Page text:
I is for ice cream
Of course, there's your donuts – the anticipation as you watch them slowly being made for you and then trying to eat them without licking lips (impossible!). Pink, fluffy candyfloss has its connoisseurs, as does rock (otherwise known as Dentist's Despair round these parts). Sure you could have a lolly, which for the younger generation has nothing to do with laughing out loud (perhaps as an act of schadenfreude if someone drops theirs' on the floor). But for the authentic, no-bones-about-it BEST seaside snack, it's got to be ice cream. And it's got to be in a wafer cone.
Ice cream should be made simply with fresh double cream and fresh milk (and a few other ingredients we won't bore you with in case you were worried about your waistline) and we reckon simple vanilla is best with the cutting edge addition of a piece of Cadbury's Flake, thus making a Ninety-Nine. Trust us, this is SOOO on trend.
It's believed the origin of the 99 is that it was invented by Stephen Arcari in Portobello, Scotland, in 1922 when he came up with the wheeze of breaking a stick of flaked chocolate in half and sticking it in the ice cream. The address of his shop? 99 Portobello High Street. This is an epicurean addition far preferable to Scotland's other gift to chocolate-based nosh, namely the deep-fried Mars Bar.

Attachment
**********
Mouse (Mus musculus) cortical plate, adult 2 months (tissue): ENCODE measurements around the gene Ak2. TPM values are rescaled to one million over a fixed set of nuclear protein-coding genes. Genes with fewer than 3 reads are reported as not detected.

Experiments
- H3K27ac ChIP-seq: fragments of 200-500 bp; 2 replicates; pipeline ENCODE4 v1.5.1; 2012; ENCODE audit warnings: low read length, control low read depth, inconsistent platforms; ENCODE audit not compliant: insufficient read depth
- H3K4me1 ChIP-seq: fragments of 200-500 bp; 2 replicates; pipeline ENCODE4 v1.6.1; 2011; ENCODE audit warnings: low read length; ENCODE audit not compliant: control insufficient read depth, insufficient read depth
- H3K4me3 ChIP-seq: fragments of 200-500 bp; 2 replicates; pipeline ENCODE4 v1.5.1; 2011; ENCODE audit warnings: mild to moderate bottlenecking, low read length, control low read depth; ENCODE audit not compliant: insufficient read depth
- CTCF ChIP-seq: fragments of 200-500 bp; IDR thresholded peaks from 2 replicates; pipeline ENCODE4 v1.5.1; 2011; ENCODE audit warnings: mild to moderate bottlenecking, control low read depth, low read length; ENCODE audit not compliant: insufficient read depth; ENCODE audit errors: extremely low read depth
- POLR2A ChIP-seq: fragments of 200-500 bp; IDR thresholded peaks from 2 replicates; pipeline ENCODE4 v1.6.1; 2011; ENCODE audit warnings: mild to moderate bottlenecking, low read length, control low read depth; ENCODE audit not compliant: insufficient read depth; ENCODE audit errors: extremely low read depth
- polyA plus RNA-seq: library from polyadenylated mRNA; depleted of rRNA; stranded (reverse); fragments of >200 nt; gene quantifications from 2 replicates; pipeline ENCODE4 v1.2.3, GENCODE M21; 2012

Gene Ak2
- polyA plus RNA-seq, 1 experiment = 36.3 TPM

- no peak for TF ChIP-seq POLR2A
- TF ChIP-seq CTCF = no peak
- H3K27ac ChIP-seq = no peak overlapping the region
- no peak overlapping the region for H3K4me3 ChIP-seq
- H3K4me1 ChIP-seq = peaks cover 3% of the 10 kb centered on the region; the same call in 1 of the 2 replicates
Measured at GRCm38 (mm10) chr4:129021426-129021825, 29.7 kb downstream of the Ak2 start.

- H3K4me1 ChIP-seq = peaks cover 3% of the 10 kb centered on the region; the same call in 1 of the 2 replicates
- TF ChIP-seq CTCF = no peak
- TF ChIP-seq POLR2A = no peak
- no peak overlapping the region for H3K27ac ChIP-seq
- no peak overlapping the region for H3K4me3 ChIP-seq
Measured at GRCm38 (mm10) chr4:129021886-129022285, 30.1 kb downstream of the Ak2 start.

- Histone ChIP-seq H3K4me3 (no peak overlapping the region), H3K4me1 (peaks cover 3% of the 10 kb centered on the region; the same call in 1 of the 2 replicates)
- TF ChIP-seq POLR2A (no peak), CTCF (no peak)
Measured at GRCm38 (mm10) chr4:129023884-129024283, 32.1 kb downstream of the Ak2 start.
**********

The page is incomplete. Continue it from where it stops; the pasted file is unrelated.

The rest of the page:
99 does NOT represent the price of said dairy-based product, much as you may want it to be.
While we're at it, you may want to know that ice cream is thought to originate from China, Tang period, AD618-97, and was brought to Europe in 1292 by Marco Polo. We hope it hadn't melted.
And in the 1950s, a young chemist called Margaret Thatcher (yes, really!) was involved in experiments to see how much air could be pumped into ice cream before it collapsed. The reason why? Ice cream is sold by volume, rather than weight. Yeh, you know what we're saying.
PS No matter what your dad says, if the ice cream van is chirruping 'Popeye the Sailor Man' it does NOT mean they've run out of ice cream.